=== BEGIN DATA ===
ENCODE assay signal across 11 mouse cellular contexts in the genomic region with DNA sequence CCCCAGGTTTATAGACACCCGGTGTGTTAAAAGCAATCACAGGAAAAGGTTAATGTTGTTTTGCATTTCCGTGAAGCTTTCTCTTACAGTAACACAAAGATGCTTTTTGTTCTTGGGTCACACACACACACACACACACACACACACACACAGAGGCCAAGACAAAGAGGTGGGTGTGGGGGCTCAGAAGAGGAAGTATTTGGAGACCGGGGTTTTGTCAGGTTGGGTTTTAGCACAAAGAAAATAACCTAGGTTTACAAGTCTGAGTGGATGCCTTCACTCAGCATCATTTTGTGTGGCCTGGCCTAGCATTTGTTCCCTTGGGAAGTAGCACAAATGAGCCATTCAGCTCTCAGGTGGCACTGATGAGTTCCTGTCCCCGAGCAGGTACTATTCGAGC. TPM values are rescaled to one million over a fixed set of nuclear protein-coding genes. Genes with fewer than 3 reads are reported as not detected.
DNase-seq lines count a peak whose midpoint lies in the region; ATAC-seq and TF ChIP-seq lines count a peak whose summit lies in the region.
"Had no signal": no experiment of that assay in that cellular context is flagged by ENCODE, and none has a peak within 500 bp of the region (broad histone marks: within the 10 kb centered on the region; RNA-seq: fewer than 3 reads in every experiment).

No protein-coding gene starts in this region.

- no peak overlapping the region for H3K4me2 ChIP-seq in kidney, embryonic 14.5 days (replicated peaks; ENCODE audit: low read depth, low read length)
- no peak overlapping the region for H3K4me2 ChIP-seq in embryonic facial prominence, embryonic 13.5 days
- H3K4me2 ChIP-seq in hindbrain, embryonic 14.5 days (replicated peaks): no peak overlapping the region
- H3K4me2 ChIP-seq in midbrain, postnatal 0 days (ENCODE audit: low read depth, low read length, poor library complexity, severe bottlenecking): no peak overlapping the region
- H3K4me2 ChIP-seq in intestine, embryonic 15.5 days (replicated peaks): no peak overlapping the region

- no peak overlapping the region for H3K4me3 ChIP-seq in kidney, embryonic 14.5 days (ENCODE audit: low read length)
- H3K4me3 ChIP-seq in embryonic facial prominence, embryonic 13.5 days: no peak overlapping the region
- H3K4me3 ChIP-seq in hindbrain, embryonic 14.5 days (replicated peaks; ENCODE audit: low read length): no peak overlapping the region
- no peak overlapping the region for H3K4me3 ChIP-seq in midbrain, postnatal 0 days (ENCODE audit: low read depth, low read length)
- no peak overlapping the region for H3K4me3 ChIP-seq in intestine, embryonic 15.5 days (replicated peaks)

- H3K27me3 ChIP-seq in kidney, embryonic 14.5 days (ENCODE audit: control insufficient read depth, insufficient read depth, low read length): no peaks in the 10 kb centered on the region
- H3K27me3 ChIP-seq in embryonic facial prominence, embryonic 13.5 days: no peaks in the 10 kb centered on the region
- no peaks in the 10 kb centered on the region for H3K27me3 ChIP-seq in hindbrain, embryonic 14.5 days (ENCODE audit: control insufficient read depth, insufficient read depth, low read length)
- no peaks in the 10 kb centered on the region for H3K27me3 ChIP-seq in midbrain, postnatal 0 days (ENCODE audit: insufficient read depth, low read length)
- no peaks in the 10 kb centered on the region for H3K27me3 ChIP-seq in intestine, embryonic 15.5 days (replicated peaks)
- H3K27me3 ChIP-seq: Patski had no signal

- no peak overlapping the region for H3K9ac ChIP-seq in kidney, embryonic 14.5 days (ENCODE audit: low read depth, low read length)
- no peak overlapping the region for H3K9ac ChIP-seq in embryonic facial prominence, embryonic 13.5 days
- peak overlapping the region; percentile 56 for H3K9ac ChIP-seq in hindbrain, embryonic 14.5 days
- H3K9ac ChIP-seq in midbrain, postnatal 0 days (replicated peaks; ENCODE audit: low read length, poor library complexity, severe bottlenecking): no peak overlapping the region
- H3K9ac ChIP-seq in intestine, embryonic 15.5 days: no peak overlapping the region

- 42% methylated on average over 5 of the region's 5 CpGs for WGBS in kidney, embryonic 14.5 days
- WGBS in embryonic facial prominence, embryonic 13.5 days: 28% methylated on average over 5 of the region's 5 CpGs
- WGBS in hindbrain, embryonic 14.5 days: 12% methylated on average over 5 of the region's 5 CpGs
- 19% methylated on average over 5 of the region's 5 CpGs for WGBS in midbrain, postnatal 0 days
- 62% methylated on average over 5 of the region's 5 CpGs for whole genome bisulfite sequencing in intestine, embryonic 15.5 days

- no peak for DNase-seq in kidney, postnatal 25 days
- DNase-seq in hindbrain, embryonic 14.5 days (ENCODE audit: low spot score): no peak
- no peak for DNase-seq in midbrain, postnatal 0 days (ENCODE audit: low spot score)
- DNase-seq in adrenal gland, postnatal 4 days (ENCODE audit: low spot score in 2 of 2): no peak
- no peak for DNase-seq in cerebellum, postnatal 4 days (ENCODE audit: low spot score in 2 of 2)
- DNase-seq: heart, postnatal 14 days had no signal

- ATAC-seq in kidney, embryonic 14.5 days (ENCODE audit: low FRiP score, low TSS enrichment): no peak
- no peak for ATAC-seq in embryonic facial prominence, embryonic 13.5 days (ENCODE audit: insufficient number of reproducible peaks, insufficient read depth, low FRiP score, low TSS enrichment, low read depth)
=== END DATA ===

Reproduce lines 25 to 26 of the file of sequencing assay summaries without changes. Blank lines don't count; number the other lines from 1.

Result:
- H3K9ac ChIP-seq in intestine, embryonic 15.5 days: no peak overlapping the region

- 42% methylated on average over 5 of the region's 5 CpGs for WGBS in kidney, embryonic 14.5 days